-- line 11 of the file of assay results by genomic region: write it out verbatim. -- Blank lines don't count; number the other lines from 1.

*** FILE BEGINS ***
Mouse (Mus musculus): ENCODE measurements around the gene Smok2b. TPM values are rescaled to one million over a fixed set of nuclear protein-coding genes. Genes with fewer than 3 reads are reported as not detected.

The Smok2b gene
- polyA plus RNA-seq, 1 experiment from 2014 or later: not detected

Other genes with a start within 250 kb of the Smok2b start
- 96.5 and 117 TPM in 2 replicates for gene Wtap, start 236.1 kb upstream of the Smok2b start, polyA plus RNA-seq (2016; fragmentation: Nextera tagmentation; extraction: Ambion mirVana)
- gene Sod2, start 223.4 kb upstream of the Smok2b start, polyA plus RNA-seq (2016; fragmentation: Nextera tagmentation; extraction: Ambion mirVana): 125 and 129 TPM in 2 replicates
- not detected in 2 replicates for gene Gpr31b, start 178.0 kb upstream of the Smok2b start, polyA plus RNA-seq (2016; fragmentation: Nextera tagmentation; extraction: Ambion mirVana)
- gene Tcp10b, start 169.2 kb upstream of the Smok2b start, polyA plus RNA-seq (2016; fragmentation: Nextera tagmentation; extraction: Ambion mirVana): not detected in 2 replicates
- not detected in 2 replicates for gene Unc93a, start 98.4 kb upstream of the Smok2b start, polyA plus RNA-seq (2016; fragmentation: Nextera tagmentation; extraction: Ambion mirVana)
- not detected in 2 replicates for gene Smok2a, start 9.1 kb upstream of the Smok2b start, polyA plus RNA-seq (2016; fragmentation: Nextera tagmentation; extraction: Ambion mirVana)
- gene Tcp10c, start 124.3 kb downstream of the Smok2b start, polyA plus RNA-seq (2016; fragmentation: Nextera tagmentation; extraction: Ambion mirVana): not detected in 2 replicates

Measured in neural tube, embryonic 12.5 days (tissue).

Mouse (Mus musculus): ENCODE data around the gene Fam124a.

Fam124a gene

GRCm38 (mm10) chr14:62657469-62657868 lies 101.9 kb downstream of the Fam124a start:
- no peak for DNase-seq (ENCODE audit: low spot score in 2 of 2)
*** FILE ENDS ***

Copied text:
- gene Tcp10c, start 124.3 kb downstream of the Smok2b start, polyA plus RNA-seq (2016; fragmentation: Nextera tagmentation; extraction: Ambion mirVana): not detected in 2 replicates